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As Kamala Harris faces racist and sexist online attacks, women’s groups and Democratic operatives say they have her back

Senator Kamala Harris is the first Black woman and the first person of Indian descent to be a presumptive nominee on a presidential ticket by a major party in US history.
Senator Kamala Harris is the first Black woman and the first person of Indian descent to be a presumptive nominee on a presidential ticket by a major party in US history.ERIN SCHAFF/NYT

WASHINGTON — Not an hour had passed since Senator Kamala Harris made history as the first woman of color to land on a major party’s presidential ticket when political strategist Adrianne Shropshire was already bracing herself for what was sure to come next.

“I am trying to hold on to the joy,” she said, taking in the weight of the moment.

But the racist and sexist attacks on Harris’s gender, identity, and appearance were already rolling in online. False information about her record and criticism of her running mate, presumptive Democratic nominee Joe Biden, was circulating, including the erroneous assertion that she is ineligible to serve as president because her parents were immigrants.

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For women of color in politics, and specifically Black women, the Internet has been a powerful tool to tell their own stories and circumvent the traditional, predominantly white media establishment that too often ignores their campaigns or provides coverage that plays to racist or sexist stereotypes.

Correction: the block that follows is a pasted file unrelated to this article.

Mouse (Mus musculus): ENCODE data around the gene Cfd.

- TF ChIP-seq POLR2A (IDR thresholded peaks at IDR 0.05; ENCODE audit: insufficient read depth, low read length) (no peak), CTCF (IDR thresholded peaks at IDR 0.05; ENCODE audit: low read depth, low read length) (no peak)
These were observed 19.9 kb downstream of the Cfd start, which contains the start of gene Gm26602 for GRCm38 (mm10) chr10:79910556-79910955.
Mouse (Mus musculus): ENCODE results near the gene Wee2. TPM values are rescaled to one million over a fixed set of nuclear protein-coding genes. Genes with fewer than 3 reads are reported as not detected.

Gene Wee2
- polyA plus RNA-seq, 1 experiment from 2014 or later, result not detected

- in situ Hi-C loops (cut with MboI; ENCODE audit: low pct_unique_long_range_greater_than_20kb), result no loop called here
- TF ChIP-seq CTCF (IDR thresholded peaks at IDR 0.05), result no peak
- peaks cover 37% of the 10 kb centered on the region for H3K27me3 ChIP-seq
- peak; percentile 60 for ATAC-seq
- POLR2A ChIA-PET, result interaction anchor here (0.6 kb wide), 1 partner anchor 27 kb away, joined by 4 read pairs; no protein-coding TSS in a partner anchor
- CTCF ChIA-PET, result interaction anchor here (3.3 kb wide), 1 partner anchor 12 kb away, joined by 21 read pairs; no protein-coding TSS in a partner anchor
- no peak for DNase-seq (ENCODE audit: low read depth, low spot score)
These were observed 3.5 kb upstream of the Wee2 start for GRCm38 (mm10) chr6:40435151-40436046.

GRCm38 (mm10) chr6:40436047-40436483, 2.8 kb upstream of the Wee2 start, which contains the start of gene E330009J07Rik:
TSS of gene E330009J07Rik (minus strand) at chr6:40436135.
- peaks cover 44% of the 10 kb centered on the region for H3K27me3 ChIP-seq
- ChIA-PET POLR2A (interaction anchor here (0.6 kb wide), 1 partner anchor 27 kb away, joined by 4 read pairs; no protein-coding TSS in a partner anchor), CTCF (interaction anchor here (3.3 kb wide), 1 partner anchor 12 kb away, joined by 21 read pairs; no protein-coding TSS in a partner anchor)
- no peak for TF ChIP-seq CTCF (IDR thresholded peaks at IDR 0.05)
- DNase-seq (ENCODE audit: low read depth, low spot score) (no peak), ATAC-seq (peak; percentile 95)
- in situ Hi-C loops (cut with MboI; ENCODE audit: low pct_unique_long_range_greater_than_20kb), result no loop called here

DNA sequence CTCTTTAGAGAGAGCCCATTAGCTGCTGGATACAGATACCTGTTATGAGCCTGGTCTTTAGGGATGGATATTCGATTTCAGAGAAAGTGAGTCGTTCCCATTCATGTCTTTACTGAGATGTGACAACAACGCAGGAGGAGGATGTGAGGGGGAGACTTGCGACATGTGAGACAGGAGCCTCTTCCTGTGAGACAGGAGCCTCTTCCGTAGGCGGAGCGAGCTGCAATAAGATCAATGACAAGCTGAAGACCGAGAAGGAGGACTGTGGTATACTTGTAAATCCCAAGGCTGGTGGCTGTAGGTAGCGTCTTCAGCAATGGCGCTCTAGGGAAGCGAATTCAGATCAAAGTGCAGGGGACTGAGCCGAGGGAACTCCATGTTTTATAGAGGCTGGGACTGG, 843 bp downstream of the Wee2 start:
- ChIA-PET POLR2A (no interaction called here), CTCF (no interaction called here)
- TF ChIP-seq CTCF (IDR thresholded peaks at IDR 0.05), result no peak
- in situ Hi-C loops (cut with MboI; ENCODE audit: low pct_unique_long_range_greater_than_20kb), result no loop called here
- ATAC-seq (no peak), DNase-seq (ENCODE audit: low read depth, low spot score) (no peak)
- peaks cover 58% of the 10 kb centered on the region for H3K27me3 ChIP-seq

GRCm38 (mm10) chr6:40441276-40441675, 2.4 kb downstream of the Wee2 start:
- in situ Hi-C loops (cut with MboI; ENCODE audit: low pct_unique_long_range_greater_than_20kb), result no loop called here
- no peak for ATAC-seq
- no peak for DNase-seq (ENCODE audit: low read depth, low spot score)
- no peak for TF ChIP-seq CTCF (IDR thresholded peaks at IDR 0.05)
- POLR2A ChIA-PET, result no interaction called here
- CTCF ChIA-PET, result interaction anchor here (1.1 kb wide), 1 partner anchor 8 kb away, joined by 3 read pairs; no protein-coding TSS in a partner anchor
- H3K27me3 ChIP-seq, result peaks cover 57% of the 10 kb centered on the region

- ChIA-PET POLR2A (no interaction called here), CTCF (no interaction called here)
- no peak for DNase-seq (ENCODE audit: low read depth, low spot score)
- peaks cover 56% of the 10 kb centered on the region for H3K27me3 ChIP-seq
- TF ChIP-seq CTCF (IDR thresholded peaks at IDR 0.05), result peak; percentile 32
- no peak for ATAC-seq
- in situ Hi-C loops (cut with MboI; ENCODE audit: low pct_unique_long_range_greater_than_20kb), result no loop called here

But in recent years, Black women have become frequent targets of an onslaught of online hate from domestic and foreign perpetrators whose tactics have become more sophisticated and harder to trace, disinformation and media analysts said.

This presidential election, Harris — whose committed fans refer to themselves as the “KHive” (a nod to Beyoncé’s “BeyHive”) — won’t be alone to fight her battles. An online campaign has emerged to defend her from the attacks: #wehaveherback.

“We are prepared and have been preparing for this moment,” said Shropshire, founder of the political action committee BlackPAC. “We are preparing precisely because we think it’s going to be very ugly.”

The arrival of online communities and proliferation of social media have enabled new forms of virulent sexism against women that researcher Karla Mantilla has dubbed “gendertrolling.”

While trolling is the disruption of online conversations and spaces through inane or incendiary comments — often for laughs by white, somewhat privileged men — gendertrolling can be more destructive. It’s coordinated, encompassing vicious language, gender-based insults, and credible threats, such as of rape or death. And it can shift into real life activity, including stalking victims, posting their personal information online, or sending fake pornographic images of women to their employers.

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“The attacks are perpetrated by multiple men – sometimes hundreds of men – who keep on it in a sustained way,” said Mantilla, author of “Gendertrolling: Misogyny Adapts to New Media.” “This can go on for years and crosses many forms of media.”